Missing and Murdered Indigenous Women

 

Missing and Murdered Indigenous Women

This Lenten season the ELCA is encouraging congregations and individuals to educate themselves on the issue of Murdered and Missing Indigenous Women (MMIW).

In 2021, as a follow-up to the 2016 Repudiation of the Doctrine of Discovery, the ELCA Church council adopted the Declaration to American Indian and Alaska Native People by the Evangelical Lutheran Church in America. It reads, in part:

"...We commit to advocacy for and being in solidarity with Tribal Nations, MMIWGR organizations, families, and friends who have gone missing or who have been murdered.

"Indigenous women and girls go missing at a much higher rate than any other group in the United States. Indigenous men also disappear at a higher rate than other males. There are 2 foci in this commitment. One is advocacy. Tribes, states, and the US government can and should pass legislation to coordinate work to alleviate the problem. The second focus is relational. Synod leaders can establish relationships with Tribal Nations, express solidarity, help with prevention, with search and rescue, with comforting the anxious and bereaved. Congregations can, as well."


May 5 is MMIW Awareness Day. We encourage you to learn about MMIW during Lent, 2024, and then join others in commemorating Missing and Murdered Indigenous Women's Day on May 5.

This new resource guide provides an extensive list of resources that you and your community can use throughout Lent and beyond.

Download the Guide

Resources

Theological Symposium Vine Deloria Jr. Theological Symposium

In November 2022, hundreds gathered virtually and in-person for the annual Vine Deloria Jr. Theological Symposium, hosted by the Pete & Cheryl Pero Center Intersectional Studies at the Lutheran School of Theology at Chicago. Participants learned more about the Missing and Murdered Indigenous Women crisis. View the presentations here. Watch Deacon Colleen Bernu’s sermon from the Vine Deloria Jr. Theological Symposium.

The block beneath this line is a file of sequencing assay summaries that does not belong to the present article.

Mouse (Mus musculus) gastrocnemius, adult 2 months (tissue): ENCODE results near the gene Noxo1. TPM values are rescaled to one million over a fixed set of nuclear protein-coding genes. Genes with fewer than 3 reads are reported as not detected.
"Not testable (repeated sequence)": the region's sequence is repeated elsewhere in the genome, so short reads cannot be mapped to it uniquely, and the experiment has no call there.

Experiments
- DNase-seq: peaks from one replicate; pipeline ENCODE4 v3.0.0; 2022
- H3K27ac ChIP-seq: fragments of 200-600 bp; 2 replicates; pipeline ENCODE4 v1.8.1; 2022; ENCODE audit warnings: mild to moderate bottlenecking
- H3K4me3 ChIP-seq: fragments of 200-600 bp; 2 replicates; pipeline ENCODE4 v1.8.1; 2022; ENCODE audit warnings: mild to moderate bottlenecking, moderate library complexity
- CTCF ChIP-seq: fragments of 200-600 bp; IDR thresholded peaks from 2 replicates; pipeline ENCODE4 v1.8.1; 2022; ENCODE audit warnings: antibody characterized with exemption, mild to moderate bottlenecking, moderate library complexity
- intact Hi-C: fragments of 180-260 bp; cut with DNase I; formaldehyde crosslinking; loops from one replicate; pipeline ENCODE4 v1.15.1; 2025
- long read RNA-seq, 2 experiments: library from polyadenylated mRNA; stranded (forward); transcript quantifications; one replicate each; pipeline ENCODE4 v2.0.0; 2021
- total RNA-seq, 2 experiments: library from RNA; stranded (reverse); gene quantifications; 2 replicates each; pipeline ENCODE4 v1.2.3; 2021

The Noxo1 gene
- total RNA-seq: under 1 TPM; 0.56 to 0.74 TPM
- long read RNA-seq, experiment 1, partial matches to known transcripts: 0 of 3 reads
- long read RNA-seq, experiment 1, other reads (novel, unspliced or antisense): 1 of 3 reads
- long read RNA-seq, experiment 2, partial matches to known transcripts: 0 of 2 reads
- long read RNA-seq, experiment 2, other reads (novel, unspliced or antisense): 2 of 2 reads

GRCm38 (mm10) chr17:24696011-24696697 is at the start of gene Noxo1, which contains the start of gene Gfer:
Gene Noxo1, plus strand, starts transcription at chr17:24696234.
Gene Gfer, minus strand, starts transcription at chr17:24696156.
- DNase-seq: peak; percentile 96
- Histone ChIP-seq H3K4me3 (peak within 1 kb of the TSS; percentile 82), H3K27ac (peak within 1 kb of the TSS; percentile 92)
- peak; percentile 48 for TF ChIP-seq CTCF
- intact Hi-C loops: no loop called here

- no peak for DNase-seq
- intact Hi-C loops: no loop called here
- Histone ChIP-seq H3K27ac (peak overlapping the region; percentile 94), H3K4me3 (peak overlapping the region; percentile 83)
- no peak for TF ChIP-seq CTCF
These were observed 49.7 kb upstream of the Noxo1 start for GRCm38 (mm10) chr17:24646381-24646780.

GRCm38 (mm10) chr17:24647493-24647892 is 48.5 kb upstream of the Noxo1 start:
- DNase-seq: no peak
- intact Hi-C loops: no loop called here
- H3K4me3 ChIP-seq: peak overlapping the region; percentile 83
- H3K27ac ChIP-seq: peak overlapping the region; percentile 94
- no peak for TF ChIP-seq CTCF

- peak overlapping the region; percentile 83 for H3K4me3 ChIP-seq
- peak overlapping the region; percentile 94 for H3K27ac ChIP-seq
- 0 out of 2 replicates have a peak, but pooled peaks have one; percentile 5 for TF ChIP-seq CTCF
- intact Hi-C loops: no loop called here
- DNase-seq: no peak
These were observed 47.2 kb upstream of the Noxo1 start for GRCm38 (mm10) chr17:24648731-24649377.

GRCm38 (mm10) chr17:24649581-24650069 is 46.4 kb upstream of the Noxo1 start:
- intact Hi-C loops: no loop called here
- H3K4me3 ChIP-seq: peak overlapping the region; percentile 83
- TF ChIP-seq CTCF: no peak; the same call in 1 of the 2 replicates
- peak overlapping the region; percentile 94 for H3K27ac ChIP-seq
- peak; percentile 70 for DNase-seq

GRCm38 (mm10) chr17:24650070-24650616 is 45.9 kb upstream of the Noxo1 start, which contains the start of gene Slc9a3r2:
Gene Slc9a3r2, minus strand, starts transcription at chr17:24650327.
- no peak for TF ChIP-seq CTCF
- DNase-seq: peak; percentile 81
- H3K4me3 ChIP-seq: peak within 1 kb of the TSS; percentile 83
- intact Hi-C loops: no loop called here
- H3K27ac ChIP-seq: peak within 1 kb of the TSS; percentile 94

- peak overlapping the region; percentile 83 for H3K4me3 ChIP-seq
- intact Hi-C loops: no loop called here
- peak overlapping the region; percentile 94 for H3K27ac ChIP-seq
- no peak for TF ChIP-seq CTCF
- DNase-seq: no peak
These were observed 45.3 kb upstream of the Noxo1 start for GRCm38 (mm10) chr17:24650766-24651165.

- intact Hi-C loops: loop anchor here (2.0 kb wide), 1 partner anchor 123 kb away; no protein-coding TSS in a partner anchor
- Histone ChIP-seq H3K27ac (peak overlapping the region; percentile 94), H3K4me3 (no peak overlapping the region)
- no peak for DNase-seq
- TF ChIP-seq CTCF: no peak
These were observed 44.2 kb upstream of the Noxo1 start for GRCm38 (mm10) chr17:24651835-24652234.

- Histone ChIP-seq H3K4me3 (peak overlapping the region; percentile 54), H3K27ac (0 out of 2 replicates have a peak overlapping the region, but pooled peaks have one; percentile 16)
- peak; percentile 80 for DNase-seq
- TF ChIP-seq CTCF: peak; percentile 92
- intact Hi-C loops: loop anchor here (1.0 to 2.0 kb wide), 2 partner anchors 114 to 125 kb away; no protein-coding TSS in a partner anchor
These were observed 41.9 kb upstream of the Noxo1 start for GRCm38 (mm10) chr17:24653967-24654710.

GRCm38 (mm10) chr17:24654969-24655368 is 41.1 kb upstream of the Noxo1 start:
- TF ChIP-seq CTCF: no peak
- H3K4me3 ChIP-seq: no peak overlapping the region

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Savanna‚Äôs Act Savanna’s Act

On some reservations, Indian women are murdered at more than 10 times the national average.

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MMIW Crisis Report on the MMIW Crisis from the U.S. Department of the Interior

Statement of Charles Addington, Deputy Bureau Director – Office Of Justice Services, Bureau Of Indian Affairs, United States Department Of The Interior – Before The House Committee On Natural Resources Subcommittee For Indigenous Peoples Of The United States Oversight Hearing “Reviewing The Trump Administration’s Approach To The MMIW Crisis” September 11, 2019

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MMIW Crisis MMIW Crisis

Missing and Murdered Indigenous Women, Girls, and Relatives (MMIWGR) -- a one-page introduction to the crisis and movement.

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Vatican rejects Discovery Doctrine MMIW Vigil

A guide for a candlelight prayer vigil to remember and honor the Indigenous women who have gone missing, been murdered or suffered from violence.

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Marlene Whiterabbit Helgemo No More Stolen Sisters - Stickers

This design represents the red dress symbol of the Missing and Murdered Indigenous Women and Girls (MMIWG) Movement and the phrase "No More Stolen Sisters."

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